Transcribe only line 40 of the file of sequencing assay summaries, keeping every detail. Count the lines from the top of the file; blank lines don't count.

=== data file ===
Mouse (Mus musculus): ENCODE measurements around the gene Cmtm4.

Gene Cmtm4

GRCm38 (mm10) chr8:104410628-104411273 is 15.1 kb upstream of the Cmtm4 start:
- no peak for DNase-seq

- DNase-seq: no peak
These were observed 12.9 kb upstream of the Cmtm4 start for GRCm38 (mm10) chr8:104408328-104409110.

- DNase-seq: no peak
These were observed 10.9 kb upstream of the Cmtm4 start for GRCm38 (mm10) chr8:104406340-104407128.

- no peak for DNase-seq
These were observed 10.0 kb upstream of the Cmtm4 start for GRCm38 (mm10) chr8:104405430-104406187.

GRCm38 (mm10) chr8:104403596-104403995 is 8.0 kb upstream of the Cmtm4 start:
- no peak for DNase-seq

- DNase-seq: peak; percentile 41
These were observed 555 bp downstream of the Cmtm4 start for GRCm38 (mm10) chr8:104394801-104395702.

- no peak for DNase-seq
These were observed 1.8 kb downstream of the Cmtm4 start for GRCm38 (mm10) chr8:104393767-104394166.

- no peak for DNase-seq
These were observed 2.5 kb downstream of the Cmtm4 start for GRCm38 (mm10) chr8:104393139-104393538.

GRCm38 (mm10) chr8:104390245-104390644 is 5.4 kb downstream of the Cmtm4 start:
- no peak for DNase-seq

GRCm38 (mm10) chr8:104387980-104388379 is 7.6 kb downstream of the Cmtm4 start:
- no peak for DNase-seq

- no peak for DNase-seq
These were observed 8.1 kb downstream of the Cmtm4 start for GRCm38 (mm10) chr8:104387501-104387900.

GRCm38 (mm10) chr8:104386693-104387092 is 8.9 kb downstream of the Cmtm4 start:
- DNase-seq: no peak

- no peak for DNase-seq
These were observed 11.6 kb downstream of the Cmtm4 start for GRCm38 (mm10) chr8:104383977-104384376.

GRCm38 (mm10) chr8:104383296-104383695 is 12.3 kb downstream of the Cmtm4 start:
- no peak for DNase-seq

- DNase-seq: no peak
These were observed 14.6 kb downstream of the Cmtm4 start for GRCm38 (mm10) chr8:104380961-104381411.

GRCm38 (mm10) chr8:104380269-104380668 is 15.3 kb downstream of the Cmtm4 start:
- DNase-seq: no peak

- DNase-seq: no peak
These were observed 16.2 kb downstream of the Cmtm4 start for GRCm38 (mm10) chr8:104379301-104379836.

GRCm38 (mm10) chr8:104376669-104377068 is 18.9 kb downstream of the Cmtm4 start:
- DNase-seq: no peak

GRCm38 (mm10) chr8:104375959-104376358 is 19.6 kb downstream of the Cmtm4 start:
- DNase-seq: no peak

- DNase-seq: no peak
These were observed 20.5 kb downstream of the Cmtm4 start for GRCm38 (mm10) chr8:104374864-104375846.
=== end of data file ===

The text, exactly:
- DNase-seq: no peak